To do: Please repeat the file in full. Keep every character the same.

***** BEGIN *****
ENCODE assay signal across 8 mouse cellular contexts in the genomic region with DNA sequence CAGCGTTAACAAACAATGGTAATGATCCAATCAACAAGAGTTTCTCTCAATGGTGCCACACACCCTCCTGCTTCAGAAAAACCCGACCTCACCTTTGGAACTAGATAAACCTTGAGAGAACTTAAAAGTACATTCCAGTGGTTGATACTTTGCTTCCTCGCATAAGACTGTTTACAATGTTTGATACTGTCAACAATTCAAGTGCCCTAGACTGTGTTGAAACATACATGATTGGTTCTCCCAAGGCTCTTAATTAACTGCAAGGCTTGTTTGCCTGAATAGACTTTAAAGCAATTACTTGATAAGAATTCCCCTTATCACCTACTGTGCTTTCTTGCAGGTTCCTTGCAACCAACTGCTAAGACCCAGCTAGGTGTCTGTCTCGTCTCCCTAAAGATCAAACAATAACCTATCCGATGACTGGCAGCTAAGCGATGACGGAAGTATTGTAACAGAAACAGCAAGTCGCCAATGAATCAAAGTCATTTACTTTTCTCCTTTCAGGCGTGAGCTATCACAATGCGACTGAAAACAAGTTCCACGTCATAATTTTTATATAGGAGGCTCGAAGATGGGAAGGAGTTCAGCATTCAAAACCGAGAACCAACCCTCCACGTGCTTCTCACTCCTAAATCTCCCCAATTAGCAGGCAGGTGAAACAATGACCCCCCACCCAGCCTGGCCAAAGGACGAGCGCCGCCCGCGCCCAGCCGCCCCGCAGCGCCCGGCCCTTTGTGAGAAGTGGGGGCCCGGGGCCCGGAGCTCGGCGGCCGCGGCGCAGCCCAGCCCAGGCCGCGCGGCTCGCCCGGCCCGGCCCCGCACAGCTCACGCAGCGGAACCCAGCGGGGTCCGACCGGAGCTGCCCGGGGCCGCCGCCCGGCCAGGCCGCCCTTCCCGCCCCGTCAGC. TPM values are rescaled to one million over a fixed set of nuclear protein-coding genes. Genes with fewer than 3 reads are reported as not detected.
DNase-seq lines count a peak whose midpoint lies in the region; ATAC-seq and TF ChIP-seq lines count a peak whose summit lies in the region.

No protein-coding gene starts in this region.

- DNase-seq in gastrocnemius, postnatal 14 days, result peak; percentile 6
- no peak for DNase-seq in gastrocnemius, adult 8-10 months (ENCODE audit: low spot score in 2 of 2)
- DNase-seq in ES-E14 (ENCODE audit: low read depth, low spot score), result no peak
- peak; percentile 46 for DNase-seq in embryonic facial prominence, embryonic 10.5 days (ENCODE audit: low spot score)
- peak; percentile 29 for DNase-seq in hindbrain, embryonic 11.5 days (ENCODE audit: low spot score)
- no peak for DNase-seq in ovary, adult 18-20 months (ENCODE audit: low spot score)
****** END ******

ENCODE assay signal across 8 mouse cellular contexts in the genomic region with DNA sequence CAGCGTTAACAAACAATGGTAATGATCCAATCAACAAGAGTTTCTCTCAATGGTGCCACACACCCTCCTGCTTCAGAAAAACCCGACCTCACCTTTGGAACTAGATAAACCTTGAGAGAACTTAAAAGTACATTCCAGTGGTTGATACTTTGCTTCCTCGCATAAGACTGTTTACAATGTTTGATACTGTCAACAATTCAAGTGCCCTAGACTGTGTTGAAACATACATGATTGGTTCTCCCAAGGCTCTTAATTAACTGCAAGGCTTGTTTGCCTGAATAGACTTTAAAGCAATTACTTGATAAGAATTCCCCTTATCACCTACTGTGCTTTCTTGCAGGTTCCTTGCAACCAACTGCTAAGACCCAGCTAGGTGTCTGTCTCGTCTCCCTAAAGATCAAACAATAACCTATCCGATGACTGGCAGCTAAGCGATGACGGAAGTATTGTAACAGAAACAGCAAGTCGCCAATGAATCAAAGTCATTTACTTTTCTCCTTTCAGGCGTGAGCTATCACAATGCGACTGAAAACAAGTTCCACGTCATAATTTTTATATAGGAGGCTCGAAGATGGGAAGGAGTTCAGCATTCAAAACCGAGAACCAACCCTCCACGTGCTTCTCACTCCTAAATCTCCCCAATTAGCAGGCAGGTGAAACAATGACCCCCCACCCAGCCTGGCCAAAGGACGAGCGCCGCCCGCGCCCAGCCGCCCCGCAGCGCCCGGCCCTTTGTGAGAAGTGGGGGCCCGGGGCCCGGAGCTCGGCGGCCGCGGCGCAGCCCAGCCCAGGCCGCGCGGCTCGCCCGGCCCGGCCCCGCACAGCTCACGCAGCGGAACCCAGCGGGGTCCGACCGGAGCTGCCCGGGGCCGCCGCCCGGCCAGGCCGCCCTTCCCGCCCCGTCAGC. TPM values are rescaled to one million over a fixed set of nuclear protein-coding genes. Genes with fewer than 3 reads are reported as not detected.
DNase-seq lines count a peak whose midpoint lies in the region; ATAC-seq and TF ChIP-seq lines count a peak whose summit lies in the region.

No protein-coding gene starts in this region.

- DNase-seq in gastrocnemius, postnatal 14 days, result peak; percentile 6
- no peak for DNase-seq in gastrocnemius, adult 8-10 months (ENCODE audit: low spot score in 2 of 2)
- DNase-seq in ES-E14 (ENCODE audit: low read depth, low spot score), result no peak
- peak; percentile 46 for DNase-seq in embryonic facial prominence, embryonic 10.5 days (ENCODE audit: low spot score)
- peak; percentile 29 for DNase-seq in hindbrain, embryonic 11.5 days (ENCODE audit: low spot score)
- no peak for DNase-seq in ovary, adult 18-20 months (ENCODE audit: low spot score)